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Article  |   September 2015
Perceived duration is reduced by repetition but not by high-level expectation
Author Affiliations & Notes
  • Ming Bo Cai
    Department of Neuroscience, Baylor College of Medicine, Houston, TX, USA
    Present address: Princeton Neuroscience Institute, Princeton University, Princeton, NJ, USA
    mcai@princeton.edu
  • David M. Eagleman
    Department of Neuroscience, Baylor College of Medicine, Houston, TX, USA
    eagleman@bcm.edu
    http://eaglemanlab.net/
  • Wei Ji Ma
    Department of Neuroscience, Baylor College of Medicine, Houston, TX, USA
    Center for Neural Science and Department of Psychology, New York University, New York, NY, USA
    weijima@nyu.edu
    http://www.cns.nyu.edu/malab/index.html
Journal of Vision September 2015, Vol.15, 19. doi:10.1167/15.13.19
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      Ming Bo Cai, David M. Eagleman, Wei Ji Ma; Perceived duration is reduced by repetition but not by high-level expectation. Journal of Vision 2015;15(13):19. doi: 10.1167/15.13.19.

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Abstract

A repeated stimulus is judged as briefer than a novel one. It has been suggested that this duration illusion is an example of a more general phenomenon—namely that a more expected stimulus is judged as briefer than a less expected one. To test this hypothesis, we manipulated high-level expectation through the probability of a stimulus sequence, through the regularity of the preceding stimuli in a sequence, or through whether a stimulus violates an overlearned sequence. We found that perceived duration is not reduced by these types of expectation. Repetition of stimuli, on the other hand, consistently reduces perceived duration across our experiments. In addition, the effect of stimulus repetition is constrained to the location of the repeated stimulus. Our findings suggest that estimates of subsecond duration are largely the result of low-level sensory processing.

Introduction
Inferring duration is important in a wide variety of natural situations, such as playing sports, learning music, deciding whether one can stop a car in time before a traffic light turns red, inferring whether a conversation partner intends to continue speaking from a pause in their speech, or a predator choosing the right moment to jump onto prey. Psychophysical studies have shown that the perceived duration of a stimulus is not simply a noisy estimate of its true duration but rather can be influenced by irrelevant features (Eagleman & Pariyadath, 2009; Herbst, Javadi, van der Meer, & Busch, 2013; Kanai, Paffen, Hogendoorn, & Verstraten, 2006; van Wassenhove, Buonomano, Shimojo, & Shams, 2008; Xuan, Zhang, He, & Chen, 2007), emotional valence or arousal level (Angrilli, Cherubini, Pavese, & Mantredini, 1997; Droit-Volet, Brunot, & Niedenthal, 2004), and preceding stimuli (Johnston, Arnold, & Nishida, 2006; Pariyadath & Eagleman, 2007, 2008; Tse, Intriligator, Rivest, & Cavanagh, 2004).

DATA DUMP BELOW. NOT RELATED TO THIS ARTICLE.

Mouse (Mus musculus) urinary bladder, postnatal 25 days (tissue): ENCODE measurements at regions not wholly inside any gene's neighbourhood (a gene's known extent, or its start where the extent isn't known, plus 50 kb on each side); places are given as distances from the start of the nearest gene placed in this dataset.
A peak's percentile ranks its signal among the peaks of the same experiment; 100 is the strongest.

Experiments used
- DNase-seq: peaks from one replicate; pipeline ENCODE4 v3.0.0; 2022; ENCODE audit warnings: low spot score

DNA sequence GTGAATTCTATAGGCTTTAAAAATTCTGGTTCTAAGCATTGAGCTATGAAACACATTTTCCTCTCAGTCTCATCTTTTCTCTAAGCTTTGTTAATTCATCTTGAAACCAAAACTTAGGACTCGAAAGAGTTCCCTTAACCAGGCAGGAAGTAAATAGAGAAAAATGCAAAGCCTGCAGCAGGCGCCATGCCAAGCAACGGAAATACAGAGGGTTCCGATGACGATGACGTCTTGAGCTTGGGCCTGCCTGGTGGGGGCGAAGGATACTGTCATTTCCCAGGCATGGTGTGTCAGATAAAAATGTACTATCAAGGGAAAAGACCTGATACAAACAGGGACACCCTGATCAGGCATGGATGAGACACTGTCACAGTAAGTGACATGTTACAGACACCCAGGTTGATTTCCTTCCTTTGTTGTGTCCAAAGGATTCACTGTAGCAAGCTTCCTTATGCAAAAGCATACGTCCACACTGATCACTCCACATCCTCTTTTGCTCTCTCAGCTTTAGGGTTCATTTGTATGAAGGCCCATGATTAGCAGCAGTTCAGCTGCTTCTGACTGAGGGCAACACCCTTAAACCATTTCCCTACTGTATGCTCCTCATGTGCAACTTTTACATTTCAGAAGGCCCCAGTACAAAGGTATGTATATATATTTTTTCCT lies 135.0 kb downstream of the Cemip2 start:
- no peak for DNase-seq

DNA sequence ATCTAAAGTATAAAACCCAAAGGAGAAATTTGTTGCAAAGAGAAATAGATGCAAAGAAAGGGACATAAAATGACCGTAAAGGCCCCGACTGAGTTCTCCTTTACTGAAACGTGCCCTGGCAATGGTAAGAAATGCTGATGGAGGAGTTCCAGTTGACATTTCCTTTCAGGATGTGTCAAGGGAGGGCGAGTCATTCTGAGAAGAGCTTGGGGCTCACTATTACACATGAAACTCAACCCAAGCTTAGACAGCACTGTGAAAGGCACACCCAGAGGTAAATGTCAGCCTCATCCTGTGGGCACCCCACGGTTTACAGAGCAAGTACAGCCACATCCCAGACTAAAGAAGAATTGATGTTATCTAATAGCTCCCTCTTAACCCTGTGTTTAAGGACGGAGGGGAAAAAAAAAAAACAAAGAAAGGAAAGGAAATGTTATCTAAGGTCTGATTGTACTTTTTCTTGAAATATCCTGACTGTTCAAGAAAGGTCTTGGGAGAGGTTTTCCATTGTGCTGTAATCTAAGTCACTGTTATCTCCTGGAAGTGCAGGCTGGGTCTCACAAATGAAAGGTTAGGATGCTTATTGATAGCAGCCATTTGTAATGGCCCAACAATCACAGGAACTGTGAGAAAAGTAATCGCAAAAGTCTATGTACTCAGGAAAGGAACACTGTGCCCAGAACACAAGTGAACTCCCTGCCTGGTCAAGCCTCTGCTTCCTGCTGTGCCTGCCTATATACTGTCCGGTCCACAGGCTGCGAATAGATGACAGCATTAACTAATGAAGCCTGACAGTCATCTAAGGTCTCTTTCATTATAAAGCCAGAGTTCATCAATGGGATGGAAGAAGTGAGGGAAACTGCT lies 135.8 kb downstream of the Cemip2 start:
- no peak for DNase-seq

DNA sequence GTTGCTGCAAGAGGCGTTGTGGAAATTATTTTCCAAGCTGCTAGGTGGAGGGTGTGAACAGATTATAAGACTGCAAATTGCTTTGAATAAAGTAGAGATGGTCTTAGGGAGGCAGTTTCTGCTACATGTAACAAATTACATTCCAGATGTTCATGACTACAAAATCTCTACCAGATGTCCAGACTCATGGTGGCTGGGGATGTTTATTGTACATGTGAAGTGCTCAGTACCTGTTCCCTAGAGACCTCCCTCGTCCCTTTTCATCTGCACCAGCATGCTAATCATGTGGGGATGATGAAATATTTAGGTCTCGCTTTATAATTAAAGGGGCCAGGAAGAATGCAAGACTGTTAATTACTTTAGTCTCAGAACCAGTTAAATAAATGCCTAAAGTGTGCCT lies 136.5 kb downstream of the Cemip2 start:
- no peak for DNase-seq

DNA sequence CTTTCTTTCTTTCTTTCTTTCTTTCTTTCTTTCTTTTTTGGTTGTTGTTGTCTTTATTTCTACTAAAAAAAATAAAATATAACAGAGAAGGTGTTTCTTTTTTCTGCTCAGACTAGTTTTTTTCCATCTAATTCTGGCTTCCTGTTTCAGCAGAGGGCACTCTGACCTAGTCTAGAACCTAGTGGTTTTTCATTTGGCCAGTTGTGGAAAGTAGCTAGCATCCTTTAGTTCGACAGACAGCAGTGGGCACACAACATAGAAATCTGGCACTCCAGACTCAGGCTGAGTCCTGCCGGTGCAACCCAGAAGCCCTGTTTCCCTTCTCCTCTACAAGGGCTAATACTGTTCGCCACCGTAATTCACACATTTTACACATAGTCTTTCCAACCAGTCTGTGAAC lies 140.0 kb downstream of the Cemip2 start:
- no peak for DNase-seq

In the latter category, the effects of repeated stimuli are particularly striking. In a sequence of repeated stimuli, later stimuli are judged as briefer than the initial stimulus (Kanai & Watanabe, 2006; Pariyadath & Eagleman, 2007; Rose & Summers, 1995). A closely related effect is the temporal oddball effect (Birngruber, Schröter, & Ulrich, 2014; Chen & Yeh, 2009; Pariyadath & Eagleman, 2007, 2012; Schindel, Rowlands, & Arnold, 2011; Tse et al., 2004): When an observer watches a stream of repeated stimuli, a different stimulus (oddball) of the same duration inserted in the stream is judged as lasting longer. The strength of the temporal oddball effect increases both with the number of repetitions preceding the oddball (Pariyadath & Eagleman, 2012) and with the magnitude of the feature difference between the oddball and the repeated stimuli (Kim & McAuley, 2013; Pariyadath & Eagleman, 2012; Schindel et al., 2011). 
Repetition of a stimulus in a sequence makes a subsequent occurrence of that stimulus more expected than a novel stimulus. This has raised the question of whether duration distortion due to repetition is one instance of a more general phenomenon—namely that perceived duration is reduced whenever a stimulus is more expected (Eagleman & Pariyadath, 2009; Pariyadath & Eagleman, 2007; Schindel et al., 2011). However, expectation and repetition are confounded in the typical experimental paradigm of the temporal oddball effect. To determine whether expectation in general reduces perceived duration, one must examine ways of manipulating high-level expectation of a stimulus that is not based on the repetition of that stimulus. 
Expectation can be generated not only based on the repetition of a specific stimulus but also based on the repetition of the relation between stimuli. Such expectation can be thought of as being of a higher level than the one induced by the repetition of a specific stimulus. In this article, we manipulate expectation based on the repetition of the relation between stimuli and examine whether such expectation reduces perceived duration.